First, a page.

A Brief History of Immanuel Baptist Church of Madrid
Immanuel Baptist Church was first the dream of US military personnel in Spain back in the 1950’s and 60’s, as they desired a more biblical church for expats to gather in and share their common witness. It finally became a reality on Oct. 22, 1961, organized with the help of the Foreign Mission Board of the Southern Baptist Convention (USA), to minister to the English-language community of Madrid. The mission board continued to pay the pastor’s salary until 2002.
For the first four years, the church met in a rented building located at C/ Gregorio Benítez, 8 – a former car mechanics shop! The ones who helped start the church were FMB missionaries Charles and Indy Whitten, who served in the pastoral role from Oct. 1961 - July 1962. (Two of their children, David and Margaret, were baptized in the mechanics service pit converted into a baptistry!) FMB missionaries Dan and Frieda White followed, serving about a year. Under their leadership the church applied and was accepted for membership on Oct. 12, 1962, in Orleans, France, in the Association of Baptists in Continental Europe (later to be known as the International Baptist Convention).
James and Ruth Watson, also FMB missionaries, pastored IBC from 1963-73. In Oct. 1963, IBC hosted the annual meeting of the European Baptist Convention, and in the same month was accepted into the Spanish Baptist Convention, held that year in Alicante. In Feb. 1964 (the Franco era), IBC was granted permission to post the first sign on any evangelical church in Spain advertising services – partly because the sign was in English! This was the result of pressure from the U.S. government, which had thousands of troops stationed in Spain. The American ambassador at that time, Robert Woodward, visited the church for Easter services that year and shared that he had brought Dr. Martin Luther King, Jr., to see the church property and the sign, because having that legally posted sign on an evangelical church in Spain had definitely attracted international attention. Efforts to purchase the Gregorio Benítez property failed, but Pastor Watson saw a “for sale” sign on an old summer palace, used as a hunting lodge, on C/. Hernández de Tejada, which had belonged to the royal family of Alfonso XIII, grandfather of the current King Felipe VI. The property had 28,000 m2, plus an existing building of 410 m2 built in 1910. To purchase the lot and renovate the building, IBC borrowed $73,000 from the FMB of the SBC, money that was later paid back in monthly installments to the mission board and then re-invested in the Spanish Baptist Loan Fund, enabling Spanish Baptist churches to borrow money for purchasing and repairing buildings for new churches and mission points all over Spain. The first church service was held in the new facilities on March 20, 1966.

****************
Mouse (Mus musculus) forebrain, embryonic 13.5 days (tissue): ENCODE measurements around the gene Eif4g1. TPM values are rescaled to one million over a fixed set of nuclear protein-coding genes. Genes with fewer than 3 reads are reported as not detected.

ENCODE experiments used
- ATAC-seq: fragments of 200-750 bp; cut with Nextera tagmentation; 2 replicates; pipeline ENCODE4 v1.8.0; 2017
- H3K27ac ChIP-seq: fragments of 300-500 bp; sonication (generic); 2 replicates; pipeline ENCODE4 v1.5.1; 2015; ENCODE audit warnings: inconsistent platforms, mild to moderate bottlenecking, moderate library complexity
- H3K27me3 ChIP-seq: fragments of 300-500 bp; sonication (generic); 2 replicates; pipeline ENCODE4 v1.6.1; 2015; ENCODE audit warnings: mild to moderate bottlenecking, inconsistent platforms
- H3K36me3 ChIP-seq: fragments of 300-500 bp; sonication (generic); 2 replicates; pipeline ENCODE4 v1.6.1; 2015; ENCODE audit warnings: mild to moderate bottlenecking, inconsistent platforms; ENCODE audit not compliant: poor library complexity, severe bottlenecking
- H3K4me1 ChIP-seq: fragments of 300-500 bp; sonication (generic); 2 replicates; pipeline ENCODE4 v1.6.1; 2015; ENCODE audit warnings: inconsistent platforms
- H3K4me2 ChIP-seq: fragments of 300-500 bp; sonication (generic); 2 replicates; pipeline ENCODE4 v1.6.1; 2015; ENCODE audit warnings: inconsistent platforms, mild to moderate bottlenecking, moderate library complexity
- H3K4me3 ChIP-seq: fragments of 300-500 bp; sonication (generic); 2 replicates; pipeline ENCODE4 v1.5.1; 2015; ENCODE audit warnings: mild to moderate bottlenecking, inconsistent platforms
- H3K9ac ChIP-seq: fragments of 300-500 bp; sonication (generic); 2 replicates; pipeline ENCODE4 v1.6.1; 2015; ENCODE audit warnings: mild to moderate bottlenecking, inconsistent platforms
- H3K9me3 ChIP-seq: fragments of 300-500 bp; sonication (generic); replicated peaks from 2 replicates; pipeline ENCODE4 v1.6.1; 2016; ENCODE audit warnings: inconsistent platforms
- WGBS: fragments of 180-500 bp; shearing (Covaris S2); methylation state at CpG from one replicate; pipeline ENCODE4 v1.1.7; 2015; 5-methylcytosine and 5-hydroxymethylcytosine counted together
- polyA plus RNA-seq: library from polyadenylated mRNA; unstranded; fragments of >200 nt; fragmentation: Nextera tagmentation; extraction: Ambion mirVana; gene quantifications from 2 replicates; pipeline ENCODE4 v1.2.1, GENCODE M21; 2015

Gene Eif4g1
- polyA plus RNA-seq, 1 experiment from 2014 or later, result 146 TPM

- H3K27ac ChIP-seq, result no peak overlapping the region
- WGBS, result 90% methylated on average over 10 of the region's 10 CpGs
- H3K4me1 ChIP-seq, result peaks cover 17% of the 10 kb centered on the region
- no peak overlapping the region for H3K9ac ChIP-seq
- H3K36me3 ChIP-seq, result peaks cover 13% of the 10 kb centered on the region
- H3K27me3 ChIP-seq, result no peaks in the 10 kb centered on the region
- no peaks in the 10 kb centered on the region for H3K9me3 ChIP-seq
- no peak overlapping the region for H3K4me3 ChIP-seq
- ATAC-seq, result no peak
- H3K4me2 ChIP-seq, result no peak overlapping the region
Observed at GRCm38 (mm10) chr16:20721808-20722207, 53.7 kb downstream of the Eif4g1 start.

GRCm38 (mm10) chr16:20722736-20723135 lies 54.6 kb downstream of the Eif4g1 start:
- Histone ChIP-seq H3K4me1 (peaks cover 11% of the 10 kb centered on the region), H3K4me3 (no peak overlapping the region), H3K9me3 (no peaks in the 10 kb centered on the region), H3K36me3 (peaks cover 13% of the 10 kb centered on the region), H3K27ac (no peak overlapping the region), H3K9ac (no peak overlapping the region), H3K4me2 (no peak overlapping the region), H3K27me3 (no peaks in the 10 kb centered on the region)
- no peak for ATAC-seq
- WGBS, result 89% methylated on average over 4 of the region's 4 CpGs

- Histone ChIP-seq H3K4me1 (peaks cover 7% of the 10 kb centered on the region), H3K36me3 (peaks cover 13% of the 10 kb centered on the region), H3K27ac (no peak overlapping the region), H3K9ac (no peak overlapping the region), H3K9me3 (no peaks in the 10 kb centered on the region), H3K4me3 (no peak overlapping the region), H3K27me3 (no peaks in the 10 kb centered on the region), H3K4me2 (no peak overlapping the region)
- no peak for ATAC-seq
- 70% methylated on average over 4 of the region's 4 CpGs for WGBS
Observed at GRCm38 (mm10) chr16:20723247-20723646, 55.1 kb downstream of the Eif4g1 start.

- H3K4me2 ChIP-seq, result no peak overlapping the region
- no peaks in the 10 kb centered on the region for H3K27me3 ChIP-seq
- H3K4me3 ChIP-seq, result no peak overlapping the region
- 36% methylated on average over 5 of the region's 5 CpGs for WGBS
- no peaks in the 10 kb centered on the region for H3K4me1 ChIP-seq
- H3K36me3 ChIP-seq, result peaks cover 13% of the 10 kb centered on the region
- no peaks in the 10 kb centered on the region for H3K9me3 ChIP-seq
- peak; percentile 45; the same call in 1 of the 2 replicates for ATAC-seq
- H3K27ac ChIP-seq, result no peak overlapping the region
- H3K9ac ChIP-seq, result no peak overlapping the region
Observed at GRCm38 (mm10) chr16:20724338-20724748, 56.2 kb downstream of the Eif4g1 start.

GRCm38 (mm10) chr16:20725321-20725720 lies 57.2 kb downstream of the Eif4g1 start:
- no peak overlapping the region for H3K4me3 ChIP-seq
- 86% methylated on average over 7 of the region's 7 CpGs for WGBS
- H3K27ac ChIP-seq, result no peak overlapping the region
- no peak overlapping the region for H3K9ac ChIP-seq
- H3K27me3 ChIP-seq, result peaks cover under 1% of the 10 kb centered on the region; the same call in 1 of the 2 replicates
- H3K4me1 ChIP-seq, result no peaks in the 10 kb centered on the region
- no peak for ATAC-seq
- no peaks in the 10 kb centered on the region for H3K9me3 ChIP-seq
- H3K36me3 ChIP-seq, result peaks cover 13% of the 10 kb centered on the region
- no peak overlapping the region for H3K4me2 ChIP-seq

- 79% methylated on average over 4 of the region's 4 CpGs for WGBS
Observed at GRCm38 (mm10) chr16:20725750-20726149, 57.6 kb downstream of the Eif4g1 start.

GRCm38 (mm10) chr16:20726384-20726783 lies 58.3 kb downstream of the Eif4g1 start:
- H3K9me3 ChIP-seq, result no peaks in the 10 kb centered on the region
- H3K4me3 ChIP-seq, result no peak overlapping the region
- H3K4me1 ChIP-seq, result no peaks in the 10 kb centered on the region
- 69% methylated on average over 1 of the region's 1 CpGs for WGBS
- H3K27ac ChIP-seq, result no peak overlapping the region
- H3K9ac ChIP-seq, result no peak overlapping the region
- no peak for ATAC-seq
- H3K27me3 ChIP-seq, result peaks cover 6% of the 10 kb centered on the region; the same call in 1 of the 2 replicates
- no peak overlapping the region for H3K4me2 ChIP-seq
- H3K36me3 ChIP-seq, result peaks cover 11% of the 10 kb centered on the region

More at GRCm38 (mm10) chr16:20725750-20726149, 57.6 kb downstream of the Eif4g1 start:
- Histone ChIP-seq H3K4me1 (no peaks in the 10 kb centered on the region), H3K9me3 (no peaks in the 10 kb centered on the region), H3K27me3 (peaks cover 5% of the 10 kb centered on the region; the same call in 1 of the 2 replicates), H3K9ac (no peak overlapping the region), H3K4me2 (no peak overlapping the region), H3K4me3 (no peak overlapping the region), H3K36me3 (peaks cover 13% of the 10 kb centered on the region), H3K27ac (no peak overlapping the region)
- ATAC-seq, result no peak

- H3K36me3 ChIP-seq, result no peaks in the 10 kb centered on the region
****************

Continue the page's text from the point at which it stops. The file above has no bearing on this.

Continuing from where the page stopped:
Soon additional Sunday School space was needed, as church attendance doubled in size. Plans that had originally been intended as a greenhouse and garages at the back of the property were altered to create an educational building used for Sunday School classes. Work was completed on that project and the building dedicated on April 2, 1967, though its full legalization would await the year 2014!
Following the Watsons, James and Sylvia Foster served IBC, 1973-77. Then Dan and Frieda White returned to pastor, serving from 1977-1991. Michael and Susie Hester served next, from 1991-1996, followed by Tim and Christina Smith, 1997-1999, and Victor and Sherry Coleman, 2000-2002. In 1998, a portion of the auditorium roof collapsed and it was no longer possible to hold services in the sanctuary building. The European Baptist Convention donated $40,000 toward the repair and renovation, and donations came from many other sources as well. It was decided that in addition to repairing the roof, some remodeling was also needed: the sanctuary area was enlarged by moving an interior wall, the bathrooms and kitchen were completely renovated and a handicap toilet added, and all new appliances and cabinets were put in the kitchen. New heating and air conditioning were installed and windows enlarged. For more than two years, the church held its services in the educational building at the back of the property until a building permit was granted for the use of the auditorium. The work had begun in Nov. 2000, and the first service in the renovated building was held on June 24, 2001.
During its first 25 years, IBC was church home to hundreds of mostly US military personnel, as well as international diplomats and businessmen. In the early 1990’s, however, as the US turned over control of the Torrejón air base to the Spanish, the membership of the church began to change from a majority of North Americans to predominantly international. This trend became even more pronounced with the massive immigration to Spain that began in the late 1990’s, continuing well into the new century, especially from Latin America, Eastern Europe, the Philippines, and Africa. Presently the church constituency hails from over 50 nations around the world. In 2002 IMB missionaries David and Susie Dixon came to IBC as interim pastor, but in the spring of 2003, their relationship with the mission board was severed and they accepted the call to continue as IBC’s first pastor supported by the church.